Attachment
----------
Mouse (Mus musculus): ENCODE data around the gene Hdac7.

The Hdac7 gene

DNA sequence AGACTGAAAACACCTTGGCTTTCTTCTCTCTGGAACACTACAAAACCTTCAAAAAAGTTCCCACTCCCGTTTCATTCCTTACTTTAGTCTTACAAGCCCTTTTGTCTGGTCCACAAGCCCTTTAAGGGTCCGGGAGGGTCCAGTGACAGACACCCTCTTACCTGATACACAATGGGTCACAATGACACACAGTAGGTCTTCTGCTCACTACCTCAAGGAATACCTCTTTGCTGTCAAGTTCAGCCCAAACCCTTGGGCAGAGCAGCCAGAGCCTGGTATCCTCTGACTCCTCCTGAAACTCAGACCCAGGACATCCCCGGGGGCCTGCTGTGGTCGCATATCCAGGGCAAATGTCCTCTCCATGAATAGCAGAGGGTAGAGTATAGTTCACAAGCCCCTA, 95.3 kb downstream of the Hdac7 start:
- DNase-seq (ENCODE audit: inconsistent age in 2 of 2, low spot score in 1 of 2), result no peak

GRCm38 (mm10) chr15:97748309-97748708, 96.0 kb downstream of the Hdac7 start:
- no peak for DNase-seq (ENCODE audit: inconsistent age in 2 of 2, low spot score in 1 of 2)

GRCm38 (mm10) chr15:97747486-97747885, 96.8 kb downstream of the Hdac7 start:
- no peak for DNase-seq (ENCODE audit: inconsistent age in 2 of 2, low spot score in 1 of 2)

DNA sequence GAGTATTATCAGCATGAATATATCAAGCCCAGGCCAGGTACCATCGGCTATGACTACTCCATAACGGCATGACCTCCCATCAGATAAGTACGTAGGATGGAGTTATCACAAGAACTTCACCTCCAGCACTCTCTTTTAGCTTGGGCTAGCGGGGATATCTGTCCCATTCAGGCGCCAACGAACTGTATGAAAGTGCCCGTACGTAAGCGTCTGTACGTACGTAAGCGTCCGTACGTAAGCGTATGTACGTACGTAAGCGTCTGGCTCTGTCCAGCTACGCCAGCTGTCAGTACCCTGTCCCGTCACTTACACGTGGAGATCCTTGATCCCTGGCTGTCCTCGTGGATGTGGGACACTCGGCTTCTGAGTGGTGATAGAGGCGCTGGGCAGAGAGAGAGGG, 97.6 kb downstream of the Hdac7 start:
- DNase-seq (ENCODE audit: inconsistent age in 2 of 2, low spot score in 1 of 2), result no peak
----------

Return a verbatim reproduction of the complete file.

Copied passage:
Mouse (Mus musculus): ENCODE data around the gene Hdac7.

The Hdac7 gene

DNA sequence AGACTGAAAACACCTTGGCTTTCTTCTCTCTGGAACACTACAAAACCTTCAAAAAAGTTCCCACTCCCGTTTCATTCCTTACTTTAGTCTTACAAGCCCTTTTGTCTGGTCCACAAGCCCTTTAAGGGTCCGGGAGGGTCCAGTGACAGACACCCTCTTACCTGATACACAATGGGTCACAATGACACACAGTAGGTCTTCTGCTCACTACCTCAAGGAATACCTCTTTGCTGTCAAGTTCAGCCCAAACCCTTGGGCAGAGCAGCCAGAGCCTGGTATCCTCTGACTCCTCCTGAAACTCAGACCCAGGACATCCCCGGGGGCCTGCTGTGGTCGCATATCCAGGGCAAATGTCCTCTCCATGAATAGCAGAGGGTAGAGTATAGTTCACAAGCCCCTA, 95.3 kb downstream of the Hdac7 start:
- DNase-seq (ENCODE audit: inconsistent age in 2 of 2, low spot score in 1 of 2), result no peak

GRCm38 (mm10) chr15:97748309-97748708, 96.0 kb downstream of the Hdac7 start:
- no peak for DNase-seq (ENCODE audit: inconsistent age in 2 of 2, low spot score in 1 of 2)

GRCm38 (mm10) chr15:97747486-97747885, 96.8 kb downstream of the Hdac7 start:
- no peak for DNase-seq (ENCODE audit: inconsistent age in 2 of 2, low spot score in 1 of 2)

DNA sequence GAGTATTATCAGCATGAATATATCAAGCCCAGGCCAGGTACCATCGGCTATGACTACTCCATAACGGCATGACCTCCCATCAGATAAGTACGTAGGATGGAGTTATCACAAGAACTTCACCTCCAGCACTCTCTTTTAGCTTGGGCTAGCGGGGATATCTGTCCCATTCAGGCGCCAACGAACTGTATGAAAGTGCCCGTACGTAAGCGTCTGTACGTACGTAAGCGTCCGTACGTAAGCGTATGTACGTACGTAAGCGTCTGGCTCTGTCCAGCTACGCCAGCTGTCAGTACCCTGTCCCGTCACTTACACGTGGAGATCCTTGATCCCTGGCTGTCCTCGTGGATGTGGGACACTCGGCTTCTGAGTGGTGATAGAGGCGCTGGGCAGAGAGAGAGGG, 97.6 kb downstream of the Hdac7 start:
- DNase-seq (ENCODE audit: inconsistent age in 2 of 2, low spot score in 1 of 2), result no peak